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This article was written By John Berra on 28 Jul 2016, and is filed under Announcements.

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About John Berra

John Berra is a lecturer in Film and Language Studies at Renmin University of China. He is the editor of the Directory of World Cinema: Japan (2010/12/15); co-editor of World Film Locations: Beijing (2012); and co-editor of World Film Locations: Shanghai (2014). His work has appeared in The End: An Electric Sheep Anthology (2011), Electric Shadows: A Century of Chinese Cinema (2014) and Ozu International: Essays on the Global Influences of a Japanese Auteur (2015).

Crowdfund This: The Proceedings by John Williams

Williams

The Proceedings is the latest project for writer-director John Williams, who has established a successful filmmaking career in Japan since relocating from the UK in 1988. From his lyrical coming-of-age drama Firefly Dreams (2001) to the seductive nocturnal mystery Starfish Hotel (2001) and the Shakespeare-inspired dystopian fantasy Sado Tempest (2013), Williams has endeavored to develop the kind of personal material that is increasingly at odds with the homogenized nature of Japan’s mainstream entertainment industry. His features have won awards at various international festivals and represent a significant achievement in a cinematic territory that is especially challenging for independent filmmakers since the major studios are focused on branded properties while government subsidies are hard to come by.

Williams has now turned to crowd funding to finance The Proceedings. This planned adaptation of Franz Kafka’s existential nightmare The Trial  updates the bureaucratic machinations of the classic 1914 novel to present day Tokyo with a man waking up in his suburban apartment to find that he is under arrest for an unspecified crime. Williams aims to remain faithful to the structure of the original novel while creating the atmosphere and pacing of a paranoid thriller.

John-Williams

The film will serve as a metaphor for a contemporary Japanese society where expressions of divergent opinion are suppressed, thereby resulting in a mood of self-censorship. As Williams elaborates in the notes accompanying the project’s campaign,

This very soft culture of non-offensiveness has its good sides but it also means there is little room for dissent, and recently we’ve seen how the government is actively trying to clamp down on these divergent voices and opinions, actively muzzling the media and passing laws that threaten journalists’ freedom. My version of Kafka’s book is set in a very real contemporary Japan where these things are happening and I think the echoes and the sub-texts are quite clear as critiques of these problems in Japan now.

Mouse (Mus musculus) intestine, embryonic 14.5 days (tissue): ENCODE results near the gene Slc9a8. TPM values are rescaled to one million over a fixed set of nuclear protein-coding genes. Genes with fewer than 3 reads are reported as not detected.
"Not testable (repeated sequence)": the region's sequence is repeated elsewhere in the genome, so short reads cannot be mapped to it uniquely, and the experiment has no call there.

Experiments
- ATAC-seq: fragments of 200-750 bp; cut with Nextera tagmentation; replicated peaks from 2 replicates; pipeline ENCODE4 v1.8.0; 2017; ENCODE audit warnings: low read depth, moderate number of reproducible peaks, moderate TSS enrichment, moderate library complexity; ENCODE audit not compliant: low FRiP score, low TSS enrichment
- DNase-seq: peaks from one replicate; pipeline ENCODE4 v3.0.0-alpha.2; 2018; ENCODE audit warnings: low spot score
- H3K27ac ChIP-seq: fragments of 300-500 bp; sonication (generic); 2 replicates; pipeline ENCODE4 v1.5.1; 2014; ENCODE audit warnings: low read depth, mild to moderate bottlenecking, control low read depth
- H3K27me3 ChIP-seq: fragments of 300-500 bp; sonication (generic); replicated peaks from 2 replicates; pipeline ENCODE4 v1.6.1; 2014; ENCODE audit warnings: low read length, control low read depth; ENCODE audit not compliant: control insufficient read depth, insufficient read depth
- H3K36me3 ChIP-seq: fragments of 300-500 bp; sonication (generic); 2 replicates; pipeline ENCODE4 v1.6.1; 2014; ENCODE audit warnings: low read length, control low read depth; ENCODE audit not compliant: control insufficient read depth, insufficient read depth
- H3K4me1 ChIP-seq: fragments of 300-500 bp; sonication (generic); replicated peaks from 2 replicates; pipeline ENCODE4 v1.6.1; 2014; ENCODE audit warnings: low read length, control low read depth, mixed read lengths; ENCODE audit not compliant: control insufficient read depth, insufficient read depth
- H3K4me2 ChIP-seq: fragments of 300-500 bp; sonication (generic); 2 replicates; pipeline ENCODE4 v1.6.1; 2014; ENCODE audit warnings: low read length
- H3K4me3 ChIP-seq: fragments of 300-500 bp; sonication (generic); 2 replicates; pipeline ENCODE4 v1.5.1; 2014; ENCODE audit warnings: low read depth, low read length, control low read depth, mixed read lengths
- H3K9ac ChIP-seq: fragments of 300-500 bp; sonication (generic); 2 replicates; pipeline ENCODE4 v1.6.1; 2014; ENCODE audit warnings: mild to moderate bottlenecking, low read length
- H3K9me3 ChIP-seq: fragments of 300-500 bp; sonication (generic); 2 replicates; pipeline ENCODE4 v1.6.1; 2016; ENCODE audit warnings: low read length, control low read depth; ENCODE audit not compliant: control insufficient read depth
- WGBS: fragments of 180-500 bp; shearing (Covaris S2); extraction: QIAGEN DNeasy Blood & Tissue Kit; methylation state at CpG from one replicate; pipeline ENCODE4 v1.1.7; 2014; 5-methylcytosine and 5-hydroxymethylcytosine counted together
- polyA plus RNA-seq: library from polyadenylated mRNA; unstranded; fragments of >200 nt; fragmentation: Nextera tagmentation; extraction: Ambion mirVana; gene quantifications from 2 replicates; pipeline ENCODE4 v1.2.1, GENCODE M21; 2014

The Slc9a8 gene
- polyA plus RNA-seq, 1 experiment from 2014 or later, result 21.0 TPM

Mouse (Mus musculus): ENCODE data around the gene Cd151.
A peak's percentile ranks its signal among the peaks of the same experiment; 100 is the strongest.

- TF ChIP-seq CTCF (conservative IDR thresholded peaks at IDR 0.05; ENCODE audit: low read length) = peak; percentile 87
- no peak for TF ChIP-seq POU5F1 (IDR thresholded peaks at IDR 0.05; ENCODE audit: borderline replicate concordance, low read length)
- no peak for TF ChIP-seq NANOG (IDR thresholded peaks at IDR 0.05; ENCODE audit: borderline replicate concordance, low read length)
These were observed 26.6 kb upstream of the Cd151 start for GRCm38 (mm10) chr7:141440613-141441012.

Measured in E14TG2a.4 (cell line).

In a refreshingly minimalist crowd funding strategy, the campaign for The Proceedings is more about the film itself and the collaborative process than posting out related merchandise with the streamlined rewards for contributing to the production budget being access to the film itself or a chance to become a creative participant. As Williams explains,

Our crowd funding approach is slightly different from others I think – we aren’t giving away T-shirts or DVD’s or signed posters. I think there’s too much stuff in the world anyway, so I don’t want to clutter it up with more stuff. The thing is the film itself and a sense of participation in the making of the film, so not only are we selling tickets and streamed online versions, but also an ability to get involved in screenings through pre-buying local screening rights, or even to become a co- producer and be involved in the development of the script, the shoot and the marketing. So we’re actually offering a kind of boot camp for filmmakers too.

Williams has setup the campaign at Japanese crowd funding website Motion Gallery but you can also find out more about The Proceedings and back the project through website of his production company 100 Meter Films website.

For an overview of how crowd funding is changing Japan’s independent filmmaking sector, see this excellent The Japan Times article by Mark Schilling with comments from Williams, Motion Gallery founder Takeshi Otaka, and Third Window Films’ managing director Adam Torel, who used Kickstarter to fund Eiji Uchida’s gangster comedy Lowlife Love (2015).

 

 

 

 

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